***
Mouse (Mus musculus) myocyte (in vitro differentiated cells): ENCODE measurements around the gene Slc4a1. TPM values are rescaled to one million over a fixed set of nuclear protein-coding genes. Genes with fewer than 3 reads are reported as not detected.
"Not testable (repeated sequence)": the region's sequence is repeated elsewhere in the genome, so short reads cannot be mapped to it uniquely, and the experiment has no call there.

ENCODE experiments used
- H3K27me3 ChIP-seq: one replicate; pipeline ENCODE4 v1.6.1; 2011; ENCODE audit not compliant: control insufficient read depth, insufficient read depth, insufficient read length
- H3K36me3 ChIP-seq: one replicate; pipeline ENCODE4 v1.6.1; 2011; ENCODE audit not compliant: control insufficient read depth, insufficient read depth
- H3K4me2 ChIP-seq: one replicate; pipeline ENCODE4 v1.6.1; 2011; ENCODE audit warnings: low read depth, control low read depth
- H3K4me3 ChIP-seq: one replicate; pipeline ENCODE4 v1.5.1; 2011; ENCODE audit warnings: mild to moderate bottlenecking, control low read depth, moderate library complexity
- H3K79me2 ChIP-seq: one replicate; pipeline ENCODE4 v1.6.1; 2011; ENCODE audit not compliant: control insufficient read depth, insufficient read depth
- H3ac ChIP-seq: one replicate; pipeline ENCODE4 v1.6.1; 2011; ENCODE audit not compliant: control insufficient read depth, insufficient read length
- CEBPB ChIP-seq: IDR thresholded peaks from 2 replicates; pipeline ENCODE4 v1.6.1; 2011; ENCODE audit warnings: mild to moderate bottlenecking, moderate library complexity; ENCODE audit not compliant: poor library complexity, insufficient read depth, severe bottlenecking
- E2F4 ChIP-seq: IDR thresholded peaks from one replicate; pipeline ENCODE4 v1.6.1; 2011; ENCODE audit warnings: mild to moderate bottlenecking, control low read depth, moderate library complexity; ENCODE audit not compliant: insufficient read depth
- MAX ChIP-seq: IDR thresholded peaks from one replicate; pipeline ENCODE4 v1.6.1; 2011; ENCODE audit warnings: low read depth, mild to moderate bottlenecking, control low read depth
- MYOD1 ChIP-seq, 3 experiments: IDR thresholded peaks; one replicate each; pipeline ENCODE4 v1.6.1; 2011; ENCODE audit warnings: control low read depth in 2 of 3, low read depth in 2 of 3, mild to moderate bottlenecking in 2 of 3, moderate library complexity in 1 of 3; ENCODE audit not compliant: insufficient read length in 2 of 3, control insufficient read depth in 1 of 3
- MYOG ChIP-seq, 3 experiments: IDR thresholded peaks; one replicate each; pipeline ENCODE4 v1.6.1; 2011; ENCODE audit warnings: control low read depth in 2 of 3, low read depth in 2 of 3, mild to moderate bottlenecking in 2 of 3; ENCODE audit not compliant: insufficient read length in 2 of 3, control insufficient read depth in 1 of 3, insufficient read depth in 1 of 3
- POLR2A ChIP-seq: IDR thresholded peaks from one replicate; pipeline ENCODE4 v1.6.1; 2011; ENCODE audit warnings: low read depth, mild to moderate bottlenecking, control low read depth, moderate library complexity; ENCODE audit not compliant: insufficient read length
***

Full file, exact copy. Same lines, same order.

Mouse (Mus musculus) myocyte (in vitro differentiated cells): ENCODE measurements around the gene Slc4a1. TPM values are rescaled to one million over a fixed set of nuclear protein-coding genes. Genes with fewer than 3 reads are reported as not detected.
"Not testable (repeated sequence)": the region's sequence is repeated elsewhere in the genome, so short reads cannot be mapped to it uniquely, and the experiment has no call there.

ENCODE experiments used
- H3K27me3 ChIP-seq: one replicate; pipeline ENCODE4 v1.6.1; 2011; ENCODE audit not compliant: control insufficient read depth, insufficient read depth, insufficient read length
- H3K36me3 ChIP-seq: one replicate; pipeline ENCODE4 v1.6.1; 2011; ENCODE audit not compliant: control insufficient read depth, insufficient read depth
- H3K4me2 ChIP-seq: one replicate; pipeline ENCODE4 v1.6.1; 2011; ENCODE audit warnings: low read depth, control low read depth
- H3K4me3 ChIP-seq: one replicate; pipeline ENCODE4 v1.5.1; 2011; ENCODE audit warnings: mild to moderate bottlenecking, control low read depth, moderate library complexity
- H3K79me2 ChIP-seq: one replicate; pipeline ENCODE4 v1.6.1; 2011; ENCODE audit not compliant: control insufficient read depth, insufficient read depth
- H3ac ChIP-seq: one replicate; pipeline ENCODE4 v1.6.1; 2011; ENCODE audit not compliant: control insufficient read depth, insufficient read length
- CEBPB ChIP-seq: IDR thresholded peaks from 2 replicates; pipeline ENCODE4 v1.6.1; 2011; ENCODE audit warnings: mild to moderate bottlenecking, moderate library complexity; ENCODE audit not compliant: poor library complexity, insufficient read depth, severe bottlenecking
- E2F4 ChIP-seq: IDR thresholded peaks from one replicate; pipeline ENCODE4 v1.6.1; 2011; ENCODE audit warnings: mild to moderate bottlenecking, control low read depth, moderate library complexity; ENCODE audit not compliant: insufficient read depth
- MAX ChIP-seq: IDR thresholded peaks from one replicate; pipeline ENCODE4 v1.6.1; 2011; ENCODE audit warnings: low read depth, mild to moderate bottlenecking, control low read depth
- MYOD1 ChIP-seq, 3 experiments: IDR thresholded peaks; one replicate each; pipeline ENCODE4 v1.6.1; 2011; ENCODE audit warnings: control low read depth in 2 of 3, low read depth in 2 of 3, mild to moderate bottlenecking in 2 of 3, moderate library complexity in 1 of 3; ENCODE audit not compliant: insufficient read length in 2 of 3, control insufficient read depth in 1 of 3
- MYOG ChIP-seq, 3 experiments: IDR thresholded peaks; one replicate each; pipeline ENCODE4 v1.6.1; 2011; ENCODE audit warnings: control low read depth in 2 of 3, low read depth in 2 of 3, mild to moderate bottlenecking in 2 of 3; ENCODE audit not compliant: insufficient read length in 2 of 3, control insufficient read depth in 1 of 3, insufficient read depth in 1 of 3
- POLR2A ChIP-seq: IDR thresholded peaks from one replicate; pipeline ENCODE4 v1.6.1; 2011; ENCODE audit warnings: low read depth, mild to moderate bottlenecking, control low read depth, moderate library complexity; ENCODE audit not compliant: insufficient read length